While at the recent STN EXPO in Reno, I heard a cautionary tale. Not long ago, some districts in a coastal state reported finding seat belts that exhibited cracks in plastic components.
The seat-belt manufacturer investigated and eventually solved the mystery: the source of the problem was not a product defect but a side effect of improper maintenance by the school district. In this moist coastal environment, mold growth on the belt webbing was sometimes a problem that occurred when buses remained parked during the hot summer. To clean the mold, the districts had been spraying the belts with a common household cleaner. When the chemicals contacted the latch-plate mechanism, cracking eventually began to occur at stress points of the plastic portions.
The districts were, in fact, lucky that the problem buckles brought these well-meaning but inappropriate behaviors to the attention of the manufacturer. Less obvious, but equally dangerous, was the fact that the chemicals being used to clean the belt webbing were also damaging it. In reality, even the belt systems that appeared to have functional buckles may not have been strong enough to perform properly in a crash because the load-bearing fibers of the webbing had been deteriorated due to exposure to a cleaning agent that was much too strong.
The districts learned not only that the solution was to replace all the belt systems—both buckles and webbing—but also the proper maintenance of the new belts to prevent further expensive repairs. This points up an important consideration for all types of child safety restraint systems (CSRS) on school buses: the materials that are used for these devices (webbing, plastic, metal, foam, etc.) must be in good condition to perform properly. Use (and even just the passage of time) will eventually take its toll, but the useful lifespan of these products can be maximized through a routine of scheduled maintenance that carefully follows the manufacturers’ advice.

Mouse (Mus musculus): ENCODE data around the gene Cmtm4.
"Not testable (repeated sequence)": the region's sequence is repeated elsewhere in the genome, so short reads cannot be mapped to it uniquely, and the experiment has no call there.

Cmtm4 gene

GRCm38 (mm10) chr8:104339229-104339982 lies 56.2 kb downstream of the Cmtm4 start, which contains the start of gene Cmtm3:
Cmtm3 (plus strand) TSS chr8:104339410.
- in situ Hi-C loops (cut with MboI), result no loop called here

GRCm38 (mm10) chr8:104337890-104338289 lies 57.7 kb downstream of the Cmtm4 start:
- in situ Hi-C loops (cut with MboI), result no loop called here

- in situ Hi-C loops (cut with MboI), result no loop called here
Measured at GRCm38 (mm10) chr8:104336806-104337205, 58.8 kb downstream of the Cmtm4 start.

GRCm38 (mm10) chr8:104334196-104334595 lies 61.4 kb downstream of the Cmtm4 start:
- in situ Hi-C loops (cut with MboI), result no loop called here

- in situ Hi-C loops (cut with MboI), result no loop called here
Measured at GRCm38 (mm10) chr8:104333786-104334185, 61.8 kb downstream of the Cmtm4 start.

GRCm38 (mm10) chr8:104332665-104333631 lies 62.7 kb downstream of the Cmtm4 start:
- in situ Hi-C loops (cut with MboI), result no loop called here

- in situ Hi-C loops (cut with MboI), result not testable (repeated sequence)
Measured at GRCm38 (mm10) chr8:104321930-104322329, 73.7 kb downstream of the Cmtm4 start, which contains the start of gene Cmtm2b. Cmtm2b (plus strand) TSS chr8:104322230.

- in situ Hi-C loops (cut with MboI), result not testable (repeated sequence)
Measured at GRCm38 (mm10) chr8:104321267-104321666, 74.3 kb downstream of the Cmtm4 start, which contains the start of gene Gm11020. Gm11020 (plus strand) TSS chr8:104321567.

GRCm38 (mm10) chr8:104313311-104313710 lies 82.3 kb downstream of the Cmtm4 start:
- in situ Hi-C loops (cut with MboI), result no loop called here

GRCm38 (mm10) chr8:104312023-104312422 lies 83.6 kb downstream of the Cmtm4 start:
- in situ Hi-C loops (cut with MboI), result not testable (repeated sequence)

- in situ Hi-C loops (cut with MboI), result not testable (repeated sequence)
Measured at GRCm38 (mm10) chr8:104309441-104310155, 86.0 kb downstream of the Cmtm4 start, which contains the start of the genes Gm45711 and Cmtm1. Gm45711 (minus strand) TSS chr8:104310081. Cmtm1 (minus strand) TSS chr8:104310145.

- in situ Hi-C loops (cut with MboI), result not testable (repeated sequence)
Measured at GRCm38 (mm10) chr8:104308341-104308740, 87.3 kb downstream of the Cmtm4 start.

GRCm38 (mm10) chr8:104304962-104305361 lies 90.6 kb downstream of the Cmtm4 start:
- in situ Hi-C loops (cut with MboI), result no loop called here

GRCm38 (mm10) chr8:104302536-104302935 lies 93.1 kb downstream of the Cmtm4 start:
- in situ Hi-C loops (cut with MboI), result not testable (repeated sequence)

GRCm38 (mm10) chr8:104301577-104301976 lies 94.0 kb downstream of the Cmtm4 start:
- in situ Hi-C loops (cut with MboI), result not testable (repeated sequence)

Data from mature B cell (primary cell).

For any district or Head Start program, seat belts and CSRS represent a major investment, so it’s important to take an organized and proactive approach to maintaining these assets. Routines should be established to check for recalls, damage, and mishandling as well as steps for proper cleaning and care. For guidance in developing or improving such a system for your organization, go to www.saferidenews.com to find school bus safety information that can help.
Denise Donaldson is a certified child passenger safety technician instructor and the editor of Safe Ride News, an independent publication based in Edmonds, Wash. Donaldson presented "Maintaining Your CSRS Investment" and “Maintaining Your CSRS Investment” at the 19th Annual STN EXPO in Reno, Nev.